You may recall that in one of my earlier Nuggets, I mentioned the story of young twin brothers who were placed in a room. The intent was to observe how each responded to his current environment. The room of one brother contained every desired toy a young boy might enjoy, e.g., video games, action figures, miniature tablets, etc. During his time spent in the room, he avoided handling or playing with any of the toys or games for fear of breaking one.
Ten minutes later, his brother was placed alone in the same room except for one difference--his room contained only a pile of “sterilized” manure. After a few seconds, the young boy reacted by jumping into the mess with both feet and began digging. When his ten minutes room-experience was finished, he responded to the adult question of why he was digging. With child-like faith, he replied, “With all that manure, there had to be a pony in there somewhere!”
The current world situation may look like a pile of manure. But if you know anything about the smelly animal waste (unsterilized), you know it’s used as a fertilizer in producing some of the foods we eat. It adds nutrients to the soil and produces a type of food (fungi and bacteria) that creates a chain of life. Like the little boy, having faith to believe something good is in something dirty will guide us in a change in our attitude toward the present, unexpected happening.
When his enemies surrounded the prophet Elisha, his servant was afraid they were going to die. But Elisha, with great confidence, responded, “Have no fear. There are more on our side than on theirs.” (2 Kings 6:15-16) Not only didn’t they die, but due to the miraculous intervention of God, his enemies never attacked him or Israel again.
I read that someone recently made the statement, “I want my life back.” But in case they have not noticed, they still have their life. They were able to make this statement, stand under their own strength, were not in a hospital, and were able to move around with no assistance, and more. It is time to move on.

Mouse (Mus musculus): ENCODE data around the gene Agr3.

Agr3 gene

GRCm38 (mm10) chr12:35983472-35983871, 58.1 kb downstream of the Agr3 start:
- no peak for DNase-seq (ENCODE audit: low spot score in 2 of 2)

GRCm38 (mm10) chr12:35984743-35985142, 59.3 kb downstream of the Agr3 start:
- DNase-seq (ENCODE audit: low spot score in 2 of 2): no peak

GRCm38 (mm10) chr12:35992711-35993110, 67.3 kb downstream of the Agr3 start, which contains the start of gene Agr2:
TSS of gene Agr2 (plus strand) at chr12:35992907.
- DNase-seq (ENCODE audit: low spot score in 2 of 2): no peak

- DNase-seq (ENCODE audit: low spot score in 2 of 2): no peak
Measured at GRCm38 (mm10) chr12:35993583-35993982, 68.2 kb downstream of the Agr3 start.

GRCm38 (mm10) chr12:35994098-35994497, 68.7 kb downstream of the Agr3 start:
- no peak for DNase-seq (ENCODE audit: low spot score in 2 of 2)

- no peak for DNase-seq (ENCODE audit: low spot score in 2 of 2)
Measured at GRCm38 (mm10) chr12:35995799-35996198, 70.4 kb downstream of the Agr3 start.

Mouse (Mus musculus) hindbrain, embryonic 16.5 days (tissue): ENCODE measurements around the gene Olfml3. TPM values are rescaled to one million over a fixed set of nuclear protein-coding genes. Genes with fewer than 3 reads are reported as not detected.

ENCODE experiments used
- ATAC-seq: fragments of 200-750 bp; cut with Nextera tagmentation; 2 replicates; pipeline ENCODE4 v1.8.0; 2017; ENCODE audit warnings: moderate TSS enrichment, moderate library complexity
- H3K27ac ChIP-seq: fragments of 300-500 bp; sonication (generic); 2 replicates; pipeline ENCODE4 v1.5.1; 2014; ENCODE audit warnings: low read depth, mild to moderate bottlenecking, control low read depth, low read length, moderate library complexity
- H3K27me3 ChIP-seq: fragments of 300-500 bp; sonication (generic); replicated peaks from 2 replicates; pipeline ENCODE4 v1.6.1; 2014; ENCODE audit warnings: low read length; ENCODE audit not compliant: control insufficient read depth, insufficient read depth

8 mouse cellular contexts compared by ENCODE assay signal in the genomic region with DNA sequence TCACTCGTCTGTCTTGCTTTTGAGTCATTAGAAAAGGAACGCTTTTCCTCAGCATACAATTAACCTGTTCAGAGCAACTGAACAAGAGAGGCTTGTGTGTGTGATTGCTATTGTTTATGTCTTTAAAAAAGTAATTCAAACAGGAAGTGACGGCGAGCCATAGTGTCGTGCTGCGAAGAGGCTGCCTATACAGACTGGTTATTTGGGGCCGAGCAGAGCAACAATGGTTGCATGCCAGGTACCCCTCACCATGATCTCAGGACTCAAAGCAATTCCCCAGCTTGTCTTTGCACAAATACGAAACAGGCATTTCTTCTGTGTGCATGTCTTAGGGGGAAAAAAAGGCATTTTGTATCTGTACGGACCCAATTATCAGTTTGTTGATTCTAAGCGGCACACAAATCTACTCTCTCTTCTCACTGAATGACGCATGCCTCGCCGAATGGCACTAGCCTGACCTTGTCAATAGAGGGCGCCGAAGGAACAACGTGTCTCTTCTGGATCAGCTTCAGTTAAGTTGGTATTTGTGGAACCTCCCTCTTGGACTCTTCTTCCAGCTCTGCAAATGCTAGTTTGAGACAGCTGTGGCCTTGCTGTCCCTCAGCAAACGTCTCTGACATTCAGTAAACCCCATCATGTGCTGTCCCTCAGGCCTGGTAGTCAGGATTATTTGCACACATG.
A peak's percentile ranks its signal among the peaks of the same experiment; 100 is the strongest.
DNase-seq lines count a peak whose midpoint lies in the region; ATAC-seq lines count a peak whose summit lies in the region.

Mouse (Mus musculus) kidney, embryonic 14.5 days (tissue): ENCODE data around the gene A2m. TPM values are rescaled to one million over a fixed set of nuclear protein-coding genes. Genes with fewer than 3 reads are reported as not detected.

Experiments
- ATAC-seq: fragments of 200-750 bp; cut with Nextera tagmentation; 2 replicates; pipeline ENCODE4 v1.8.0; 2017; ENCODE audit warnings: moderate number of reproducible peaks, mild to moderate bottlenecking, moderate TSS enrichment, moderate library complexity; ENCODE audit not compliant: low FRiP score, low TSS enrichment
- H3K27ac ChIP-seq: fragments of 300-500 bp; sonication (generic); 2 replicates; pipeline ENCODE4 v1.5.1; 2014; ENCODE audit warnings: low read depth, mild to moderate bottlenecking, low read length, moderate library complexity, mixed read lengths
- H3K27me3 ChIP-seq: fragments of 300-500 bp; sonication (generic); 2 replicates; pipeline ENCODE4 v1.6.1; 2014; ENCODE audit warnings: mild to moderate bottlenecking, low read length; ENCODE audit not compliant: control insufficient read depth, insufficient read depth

Consider how many people who, even when the situation returns to “normal,” will never have the opportunity to take pleasure in the freedom many of us take for granted. Even though you may have to make alterations in the directions for your life journey, keep moving forward rather than trying to get it back.
Having taken care of at least three critically ill persons, I know there would not have been the slightest hesitation from any one of them if they had an opportunity to reverse their medical situation and return to a quality of life that contained a temporary manure pasture.
The technology of today is amazing! We all have been blessed by it, even though we may not all have had the opportunity to participate in virtual events. Our students will continue their education, and some of us will keep our jobs by working at home. We can shop and purchase almost anything online, talk to people living thousands of miles away and to friends or family who may be in nursing care homes or other medical facilities by video. We keep our faith strong through video streamed church services.
Permit me to share a couple of thoughts for changing your attitude about the current situation:
Your life (without your permission) has taken a different turn, and the circumstances may not instantly improve. But thank you for being who you are and for being here with me during this challenging event. Now is the time to take a bold step to change your attitude. I guarantee that step will change your life.
In the past week, the amount of noise (yes, I said noise), overloading my email, television, and radio about the COVID-19 (coronavirus) has been heavier and louder than a freight train carrying 18,000 tons of cargo. I call it noise because the information can be confusing, abrasive, and noticeably unpleasant.